Antibiotic resistance and bacterial resistance are two ways of describing the same thing. Usually, antibiotics kill bacteria or stop them from growing. However, some bacteria have become resistant to some types of antibiotics. This means that the antibiotics no longer work against them. Bacteria become resistant more quickly when antibiotics are used too often or are not used correctly (such as not taking a full course of antibiotics as prescribed by your doctor).
Bacteria that are resistant to one antibiotic can sometimes be treated with other antibiotics. These other medicines may have to be given intravenously (through a vein) in a hospital. A few kinds of bacteria are resistant to all antibiotics and are now untreatable.
What can I do to help myself and my family?
Do not expect antibiotics to cure every illness. Do not take antibiotics for viral illnesses, such as for colds or the flu. Often, the best thing you can do is let colds and the flu run their course. Sometimes this can take 2 weeks or more. If your illness gets worse after 2 weeks, talk to your doctor. He or she can also give you advice on what you can do to relieve your symptoms while your body fights off the virus.
How do I know when I need antibiotics?
The answer depends on what is causing your infection. The following are some basic guidelines:
- Colds and flu. Viruses cause these illnesses. They can't be cured with antibiotics.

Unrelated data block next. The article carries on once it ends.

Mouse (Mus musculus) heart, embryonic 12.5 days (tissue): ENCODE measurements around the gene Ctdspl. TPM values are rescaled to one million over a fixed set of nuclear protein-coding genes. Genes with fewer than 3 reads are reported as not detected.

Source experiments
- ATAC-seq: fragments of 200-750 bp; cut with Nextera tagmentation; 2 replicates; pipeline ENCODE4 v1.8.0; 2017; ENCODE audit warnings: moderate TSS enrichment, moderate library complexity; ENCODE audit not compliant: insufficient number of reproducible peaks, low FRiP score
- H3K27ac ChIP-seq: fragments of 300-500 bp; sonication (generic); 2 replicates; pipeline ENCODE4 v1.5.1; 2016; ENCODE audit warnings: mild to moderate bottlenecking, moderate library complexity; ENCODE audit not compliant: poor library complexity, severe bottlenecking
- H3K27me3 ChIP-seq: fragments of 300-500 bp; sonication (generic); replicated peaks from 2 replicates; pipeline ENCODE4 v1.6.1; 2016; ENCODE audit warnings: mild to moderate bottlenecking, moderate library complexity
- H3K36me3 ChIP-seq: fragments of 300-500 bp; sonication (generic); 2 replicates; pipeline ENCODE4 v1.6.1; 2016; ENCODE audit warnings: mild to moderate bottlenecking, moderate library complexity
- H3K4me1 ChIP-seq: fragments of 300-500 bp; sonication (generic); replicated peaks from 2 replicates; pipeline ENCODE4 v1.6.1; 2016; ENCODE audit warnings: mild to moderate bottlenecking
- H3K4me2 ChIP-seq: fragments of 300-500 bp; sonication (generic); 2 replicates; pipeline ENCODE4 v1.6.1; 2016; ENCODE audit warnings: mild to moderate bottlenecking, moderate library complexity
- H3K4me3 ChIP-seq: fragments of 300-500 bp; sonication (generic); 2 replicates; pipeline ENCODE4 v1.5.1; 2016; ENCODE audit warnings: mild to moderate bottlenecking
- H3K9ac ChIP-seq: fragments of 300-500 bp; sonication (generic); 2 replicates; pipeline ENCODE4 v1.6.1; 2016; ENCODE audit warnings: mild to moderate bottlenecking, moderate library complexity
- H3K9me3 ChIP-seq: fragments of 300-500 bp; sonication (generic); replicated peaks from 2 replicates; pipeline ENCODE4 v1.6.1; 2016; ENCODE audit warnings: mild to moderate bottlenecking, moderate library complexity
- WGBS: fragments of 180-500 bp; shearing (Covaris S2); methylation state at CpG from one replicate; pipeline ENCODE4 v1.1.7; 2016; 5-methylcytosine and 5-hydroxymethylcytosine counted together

- Cough or bronchitis. Viruses almost always cause these. However, if you have a problem with your lungs or an illness that lasts a long time, bacteria may actually be the cause. Your doctor may decide to try using an antibiotic.
- Sore throat. Most sore throats are caused by viruses and don't need antibiotics. However, strep throat is caused by bacteria. Your doctor can determine if you have strep throat and can prescribe an antibiotic.
- Ear infections. There are several types of ear infections. Antibiotics are used for some (but not all) ear infections.
- Sinus infections. Antibiotics are often used to treat sinus infections. However, a runny nose and yellow or green mucus do not necessarily mean you need an antibiotic.
What else do I need to know?
If your doctor does prescribe an antibiotic for you, make sure you take all of the medicine, even if you feel better after a few days. This reduces the chance that there will be any bacteria left in your body that could potentially become resistant to antibiotics.
Never take antibiotics without a prescription. If, for whatever reason, you have antibiotics leftover from a time when you were previously sick, do not take them unless your doctor tells you it's okay. The leftover antibiotics may not work on whatever is making you sick. If they do work, there probably will not be enough leftover medicine to completely kill all the bacteria in your body. Not only will you not get better, but this increases the chance that the bacteria will become resistant to antibiotics.
You can prevent catching infections in the first place by practicing good hygiene. Wash your hands with soap and water, especially after using the restroom, coming into contact with feces (for example, from a pet or from changing a baby's diaper) and before eating.